The Suez crisis is barely remembered in Britain. Even for a nation that likes to commemorate its military setbacks, from the Charge of the Light Brigade to the retreat from Dunkirk, the events of late 1956 were a particularly shabby affair that ultimately spelled its end as an imperial power.

By contrast, the seizure of the Suez Canal by Gamal Abdel Nasser is a staple of the Egyptian school curriculum. Children are taught about the time a nation rose up against its colonial oppressors, restoring faith in a reborn, independent Egypt and the wider project of pan-Arab nationalism.

Or so the story goes. In fact, Egypt’s armed forces had little to do with the withdrawal of British, French and Israeli troops that winter, but the legend has been burnished over the generations and remains a source of national pride despite later wars with Israel in 1967 and 1973 and the long decades of economic and political stagnation that would follow.

US influence

If there was a long-term winner of the Suez affair, it was the US, which gently forced an end to the hostilities. American involvement in the Middle East had been growing since 1945, when President Roosevelt met King Abdulaziz Ibn Saud of Saudi Arabia – ironically, on a ship in the Suez Canal – to discuss their mutual interest in oil. Its later intercession in the Sinai confirmed the arrival of the US as the dominant foreign player in the region.

Sixty years on, that shift in influence can be detected in everything from accents to traffic systems in Anglophone parts of the Middle East. A few politicians or businessmen might speak the Queen’s English and rare, British-style roundabouts can still be discovered in the Gulf but generally speaking US culture predominates, the reach of stateside media, culture and commerce reinforced over the years by institutions such as the American universities of Beirut and Cairo.

American chains line the main streets of most cities in the Middle East today

American chains line the main streets of most cities in the Middle East today

American chains line the main streets of most cities in the Middle East today, representing either the scars of coca-colonialism or a healthy appetite for international commerce, depending on your point of view. Cairo’s Tahrir Square, named after Nasser’s “liberation” movement, heart of the 2011 uprising that ousted US ally Hosni Mubarak and scene of numerous anti-Western protests over the years, plays host to a thriving Hardee’s burger joint. There is a Pizza Hut just around the corner.

US diplomacy broke new ground in 1979, when Israel and Egypt finally signed a peace settlement brokered by the Carter administration. But the same year also posed the most serious challenges so far to Washington’s sense of political entitlement in the region, in the form of the Islamic revolution in Iran and the Soviet invasion of Afghanistan. The upheaval of those few months can still be read in the fractured political landscape of today, from the sectarian colours of conflicts in Syria, Iraq and Yemen to the ideological trenches dug by descendants of the mujahideen.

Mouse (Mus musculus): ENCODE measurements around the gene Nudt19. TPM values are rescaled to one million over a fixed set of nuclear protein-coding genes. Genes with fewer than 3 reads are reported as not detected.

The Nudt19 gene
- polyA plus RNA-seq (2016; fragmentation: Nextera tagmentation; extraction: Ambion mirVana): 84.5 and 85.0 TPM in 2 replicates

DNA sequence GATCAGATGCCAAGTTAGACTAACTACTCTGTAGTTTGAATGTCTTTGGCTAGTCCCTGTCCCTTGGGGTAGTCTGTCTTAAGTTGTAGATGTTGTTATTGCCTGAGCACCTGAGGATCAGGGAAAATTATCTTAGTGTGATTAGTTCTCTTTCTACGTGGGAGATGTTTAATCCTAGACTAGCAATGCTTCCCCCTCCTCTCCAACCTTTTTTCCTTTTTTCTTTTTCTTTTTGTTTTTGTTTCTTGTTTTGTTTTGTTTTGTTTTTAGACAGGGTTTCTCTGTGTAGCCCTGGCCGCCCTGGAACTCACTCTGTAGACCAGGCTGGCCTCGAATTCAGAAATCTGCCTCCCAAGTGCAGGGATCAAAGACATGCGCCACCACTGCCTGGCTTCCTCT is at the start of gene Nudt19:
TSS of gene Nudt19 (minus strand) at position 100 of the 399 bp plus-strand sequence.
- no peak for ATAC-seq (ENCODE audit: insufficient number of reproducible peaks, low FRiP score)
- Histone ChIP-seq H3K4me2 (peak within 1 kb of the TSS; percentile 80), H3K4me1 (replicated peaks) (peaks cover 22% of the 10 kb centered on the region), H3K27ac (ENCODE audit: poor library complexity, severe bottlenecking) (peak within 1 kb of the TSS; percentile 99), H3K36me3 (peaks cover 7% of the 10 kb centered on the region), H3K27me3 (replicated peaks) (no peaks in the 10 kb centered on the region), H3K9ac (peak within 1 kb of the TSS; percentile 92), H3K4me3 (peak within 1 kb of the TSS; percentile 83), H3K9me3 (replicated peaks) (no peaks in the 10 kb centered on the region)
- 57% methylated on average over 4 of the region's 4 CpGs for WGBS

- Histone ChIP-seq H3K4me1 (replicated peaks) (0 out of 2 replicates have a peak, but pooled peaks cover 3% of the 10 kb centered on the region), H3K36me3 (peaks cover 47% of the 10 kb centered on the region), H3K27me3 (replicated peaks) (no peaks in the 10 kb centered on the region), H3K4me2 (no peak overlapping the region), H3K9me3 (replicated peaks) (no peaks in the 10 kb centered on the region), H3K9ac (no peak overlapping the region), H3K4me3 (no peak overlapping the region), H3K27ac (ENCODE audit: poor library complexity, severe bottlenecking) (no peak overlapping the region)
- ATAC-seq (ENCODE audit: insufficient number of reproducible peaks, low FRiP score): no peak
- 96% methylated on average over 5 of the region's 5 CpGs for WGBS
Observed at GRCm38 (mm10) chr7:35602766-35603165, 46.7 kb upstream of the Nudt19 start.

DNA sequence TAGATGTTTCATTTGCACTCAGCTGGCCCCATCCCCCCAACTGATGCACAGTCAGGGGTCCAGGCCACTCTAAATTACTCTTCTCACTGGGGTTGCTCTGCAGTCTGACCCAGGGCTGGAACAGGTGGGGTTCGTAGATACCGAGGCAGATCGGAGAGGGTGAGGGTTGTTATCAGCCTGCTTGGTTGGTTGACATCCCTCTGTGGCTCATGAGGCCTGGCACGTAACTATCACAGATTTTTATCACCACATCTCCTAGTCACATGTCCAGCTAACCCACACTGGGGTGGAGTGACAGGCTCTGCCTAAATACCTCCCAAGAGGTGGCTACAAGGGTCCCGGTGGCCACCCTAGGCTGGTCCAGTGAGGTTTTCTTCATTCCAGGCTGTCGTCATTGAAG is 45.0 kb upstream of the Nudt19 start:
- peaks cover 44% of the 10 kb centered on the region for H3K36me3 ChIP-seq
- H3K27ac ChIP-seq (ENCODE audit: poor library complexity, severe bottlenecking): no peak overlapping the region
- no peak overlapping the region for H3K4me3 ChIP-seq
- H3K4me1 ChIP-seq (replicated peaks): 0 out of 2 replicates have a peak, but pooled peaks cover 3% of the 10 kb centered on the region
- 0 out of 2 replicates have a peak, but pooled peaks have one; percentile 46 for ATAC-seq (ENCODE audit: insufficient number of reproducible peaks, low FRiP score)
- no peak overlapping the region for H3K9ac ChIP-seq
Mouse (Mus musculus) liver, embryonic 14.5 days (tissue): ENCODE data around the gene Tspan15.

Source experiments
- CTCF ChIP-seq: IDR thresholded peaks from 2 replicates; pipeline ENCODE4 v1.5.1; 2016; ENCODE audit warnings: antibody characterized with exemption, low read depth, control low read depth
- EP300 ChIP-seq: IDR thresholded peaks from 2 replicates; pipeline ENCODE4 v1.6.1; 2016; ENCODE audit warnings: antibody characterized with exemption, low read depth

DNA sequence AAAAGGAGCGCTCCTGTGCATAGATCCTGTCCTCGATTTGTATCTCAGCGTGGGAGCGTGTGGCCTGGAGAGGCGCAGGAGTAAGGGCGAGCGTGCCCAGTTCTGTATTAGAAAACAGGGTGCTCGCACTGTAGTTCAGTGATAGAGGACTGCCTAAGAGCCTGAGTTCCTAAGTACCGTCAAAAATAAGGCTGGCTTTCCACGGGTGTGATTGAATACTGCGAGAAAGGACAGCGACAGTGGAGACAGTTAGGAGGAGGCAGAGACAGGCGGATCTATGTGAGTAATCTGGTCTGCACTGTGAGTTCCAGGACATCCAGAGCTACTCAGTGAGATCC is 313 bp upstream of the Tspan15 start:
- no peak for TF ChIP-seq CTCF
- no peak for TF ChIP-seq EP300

Anti-American feeling

Even in the post-colonial era, foreign interference in local affairs and the influx of Western values inevitably generated resentment. A strong vein of anti-American feeling fed into the rising current of political Islam, particularly in the work of thinkers such as Sayyid Qutb, whose writings in the 1950s and 1960s would go on to inspire everyone from so-called moderate Islamists to the perpetrators of the 9/11 attacks on the US.

A founding narrative of extremist groups is losing relevance as US interest in the region subsides

Half a century on, violent spasms of religious extremism might feel like a permanent feature of modern life. But are they? In the wake of the Arab Spring revolts, many Islamists were willing to engage with the “western model” of democratic government – with mixed results in countries such as Egypt but some promise in the case of Tunisia, for example. Greater engagement of such groups – and civil society in general – could sap some of the tensions that feed into terrorism and the desire for violent revolution in the decades to come.

At the same time, a founding narrative of extremist groups such as Al-Qaeda – confrontation between Islam and the West – is losing relevance as US interest in the region subsides. The withdrawal of American troops from Iraq and Afghanistan under the Obama administration was a clear demonstration of Washington’s political disengagement from the region. Future presidencies may reconsider, but they would be overlooking the breakdown of a deeper economic relationship sustained by oil.

Pivot to Asia

Where the old Middle East once looked west, the rapidly modernising energy producers of the Gulf now look east.

The Middle East will be integral to China’s ’one belt, one road’ programme

The US has already dropped to third in the global list of importers of Saudi crude oil, behind China and Japan and only just ahead of India and South Korea. That said, the burgeoning relationship with southeast Asia is about more than oil and gas. For example, the Middle East will be integral to China’s “one belt, one road” programme aimed at reviving ancient Silk Road trading links with Europe and Africa.

Even so, future prosperity cannot be taken for granted. Gulf economies in particular will need to diversify rapidly to continue to attract the international trade and investment on which they rely so heavily. They only have to look at the struggles of the mature economies of the Mediterranean to provide for their burgeoning populations to know that the post-oil era will not be an easy one. The next 60 years will be a testing time for all.